Based on your reasoning the average gpa for a medical student after 2 years should be around 3.6. I don't know about others, but this is not the case for my school. Probably no more than 10 people in my class have ever made more than a handful of Cs as an undergrad. Yet, this past semester each course had over a quarter of the students (25) make C or worse. Four people even failed out. How many entering medical students do you know that failed college semesters?

    Yes, GPA and MCAT are used for screening applicants but they have little correlation to your grades in medical school. (USMLE scores are a different story, they actually do correlate w/ MCAT). What is the difference btwn a 3.5 in biochem from one school (lets say Harvard) and a 3.8 in microbiology from another (say LSU)? Answer: Not possible to answer. Your reasoning suggests that the guy from LSU will do better in med school the majority of the time. What is the formula?

    Bottom line: Med school is a whole new ball game. Most everyone entering aced college, but there is absolutely no way they are all going to ace medical school. Sure there are geniouses who will always do well, but for the rest it boils down to work ethic (you actually mentioned this).
     
  8. Samoa

    Physician Pharmacist 10+ Year Member

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    *Samoa timidly raises her hand.*

    And yet I'm nowhere near failing anything in med school. Plus the non-Honors grades are not the ego-bruising experience for me that they are for everyone else.
     
  9. ::Seabass::

    ::Seabass:: bringing burkas back!
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    first semester many people in my class had already taken 3, maybe even 4 of the classes we were now taking in med school. I have to study more this semester since there is more to keep up with, but my grades have jumped alot without really much more effort. this semester many have only taken maybe one or two of the classes we are covering. its interesting watching these people sweat a bit more and not doing as well since I hadn't had any of the classes and I'm a bit more prepared after first semester to cover the vast amount of info I've never seen before.

    I think grades correlate highly with work ethic except for maybe the 5-10 amazingly brilliant people in the class. The work ethic required for top grades is more than you can imagine till you start actually doing it.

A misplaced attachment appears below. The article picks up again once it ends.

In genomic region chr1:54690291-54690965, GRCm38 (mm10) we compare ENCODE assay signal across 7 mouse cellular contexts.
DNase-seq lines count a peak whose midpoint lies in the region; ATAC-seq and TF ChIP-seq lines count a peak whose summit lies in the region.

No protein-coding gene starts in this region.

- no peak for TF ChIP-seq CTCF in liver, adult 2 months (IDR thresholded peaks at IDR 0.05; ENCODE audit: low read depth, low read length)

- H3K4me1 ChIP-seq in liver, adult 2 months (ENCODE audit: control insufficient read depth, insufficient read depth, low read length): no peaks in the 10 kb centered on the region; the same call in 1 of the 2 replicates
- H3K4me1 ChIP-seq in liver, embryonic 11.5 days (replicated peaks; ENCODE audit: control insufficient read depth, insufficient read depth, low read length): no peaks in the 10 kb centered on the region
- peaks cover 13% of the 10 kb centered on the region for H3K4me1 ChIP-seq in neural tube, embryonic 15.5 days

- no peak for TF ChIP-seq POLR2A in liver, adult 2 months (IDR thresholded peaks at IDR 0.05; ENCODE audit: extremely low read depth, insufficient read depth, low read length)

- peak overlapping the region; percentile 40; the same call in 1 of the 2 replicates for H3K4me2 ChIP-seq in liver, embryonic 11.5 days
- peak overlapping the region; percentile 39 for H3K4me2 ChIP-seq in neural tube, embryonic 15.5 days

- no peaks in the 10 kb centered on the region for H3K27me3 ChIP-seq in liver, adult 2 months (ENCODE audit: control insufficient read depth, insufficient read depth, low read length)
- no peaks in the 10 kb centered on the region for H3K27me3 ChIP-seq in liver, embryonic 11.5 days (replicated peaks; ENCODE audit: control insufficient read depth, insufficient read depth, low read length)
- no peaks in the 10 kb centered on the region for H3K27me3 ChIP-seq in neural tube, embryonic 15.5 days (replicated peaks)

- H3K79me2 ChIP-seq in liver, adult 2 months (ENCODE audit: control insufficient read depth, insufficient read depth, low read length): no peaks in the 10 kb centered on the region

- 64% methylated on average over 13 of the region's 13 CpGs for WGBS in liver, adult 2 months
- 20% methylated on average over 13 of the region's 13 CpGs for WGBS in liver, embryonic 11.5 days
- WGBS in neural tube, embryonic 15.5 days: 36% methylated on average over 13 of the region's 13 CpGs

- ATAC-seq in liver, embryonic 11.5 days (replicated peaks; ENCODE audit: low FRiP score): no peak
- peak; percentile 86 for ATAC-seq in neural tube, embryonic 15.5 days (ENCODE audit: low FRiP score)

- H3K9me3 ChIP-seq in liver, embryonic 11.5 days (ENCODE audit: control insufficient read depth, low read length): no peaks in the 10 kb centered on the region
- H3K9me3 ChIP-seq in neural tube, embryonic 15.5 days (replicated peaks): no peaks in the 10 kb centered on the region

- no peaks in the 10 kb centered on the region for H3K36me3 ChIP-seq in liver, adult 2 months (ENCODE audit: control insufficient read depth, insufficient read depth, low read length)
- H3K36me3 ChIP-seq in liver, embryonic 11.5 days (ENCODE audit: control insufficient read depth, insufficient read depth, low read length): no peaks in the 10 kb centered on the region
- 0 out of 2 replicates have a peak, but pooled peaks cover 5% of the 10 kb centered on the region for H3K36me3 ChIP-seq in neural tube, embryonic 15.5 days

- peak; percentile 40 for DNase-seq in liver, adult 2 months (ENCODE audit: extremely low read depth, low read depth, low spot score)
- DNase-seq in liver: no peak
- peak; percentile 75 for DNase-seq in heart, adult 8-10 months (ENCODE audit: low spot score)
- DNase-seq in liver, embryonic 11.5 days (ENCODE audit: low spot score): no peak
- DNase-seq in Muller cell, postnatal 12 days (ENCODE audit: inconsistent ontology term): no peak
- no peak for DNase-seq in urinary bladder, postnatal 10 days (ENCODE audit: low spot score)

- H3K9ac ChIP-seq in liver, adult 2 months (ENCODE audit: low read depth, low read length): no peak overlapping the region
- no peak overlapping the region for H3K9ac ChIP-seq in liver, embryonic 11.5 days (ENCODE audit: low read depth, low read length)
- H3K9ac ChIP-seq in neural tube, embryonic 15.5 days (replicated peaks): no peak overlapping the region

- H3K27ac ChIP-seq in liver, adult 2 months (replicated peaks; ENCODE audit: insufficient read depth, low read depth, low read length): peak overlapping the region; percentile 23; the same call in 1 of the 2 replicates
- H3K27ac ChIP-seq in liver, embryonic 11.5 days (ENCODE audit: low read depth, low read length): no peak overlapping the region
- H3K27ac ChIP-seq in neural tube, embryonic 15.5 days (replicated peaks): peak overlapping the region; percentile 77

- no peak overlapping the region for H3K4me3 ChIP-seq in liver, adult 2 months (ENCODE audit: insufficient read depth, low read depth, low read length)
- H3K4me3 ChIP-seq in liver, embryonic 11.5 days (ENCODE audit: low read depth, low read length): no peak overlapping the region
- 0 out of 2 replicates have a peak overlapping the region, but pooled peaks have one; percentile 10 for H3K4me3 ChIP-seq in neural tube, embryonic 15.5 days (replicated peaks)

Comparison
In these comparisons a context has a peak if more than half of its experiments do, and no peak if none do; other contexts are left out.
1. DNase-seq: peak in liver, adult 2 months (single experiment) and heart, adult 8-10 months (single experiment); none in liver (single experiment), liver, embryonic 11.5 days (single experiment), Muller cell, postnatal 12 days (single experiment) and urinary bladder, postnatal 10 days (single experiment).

10. Samoa

    Physician Pharmacist 10+ Year Member

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    Yeah, first semester was a bunch of stuff I'd never even SEEN before. This semester I'm definitely working less and getting better grades. And doing other things besides study for required classes. My knowledge base is pretty much the inverse of everyone else's--the closer we get to 3rd year, the more of it I've seen before. So my most difficult semester is already behind me.
     
  11. jed2023

    jed2023 Senior Member
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    You've misinterpreted my statements left and right.

    This is a basic statistics issue. If you are going to try to make a predictive model, or equation, showing a relationship between two groups of data you have to account for the mean and standard deviation of each group. Med school means are not usually equivalent to undergrad means, so, ipso facto, any model will not predict such a result.



    As far as admissions, I think it's clear that a 4.0 from Podunk College isn't equivalent to a 4.0 (or probably even a 3.5) from an elite school, whether public or private. Selectivity of one's undergraduate school is usually factored into medical school admissions. This can be done by a model with different weights for different schools (1 to 5, or whatever) or it can be done (probably more commonly) by simply using judgement.

    As far as predictive value of academic markers (for predicting med school performance), you have a point. Models used by researchers should incorporate the difference in undergrad schools. But I haven't seen one that does. All of them just use straight GPA, which, despite being imperfect, does add to the R^2 value (proportion of variance explained by a linear regression model). Bottom line, GPA, even unadjusted for institution, does add predictive value.

    If you are really interested in this stuff, you should access the primary literature.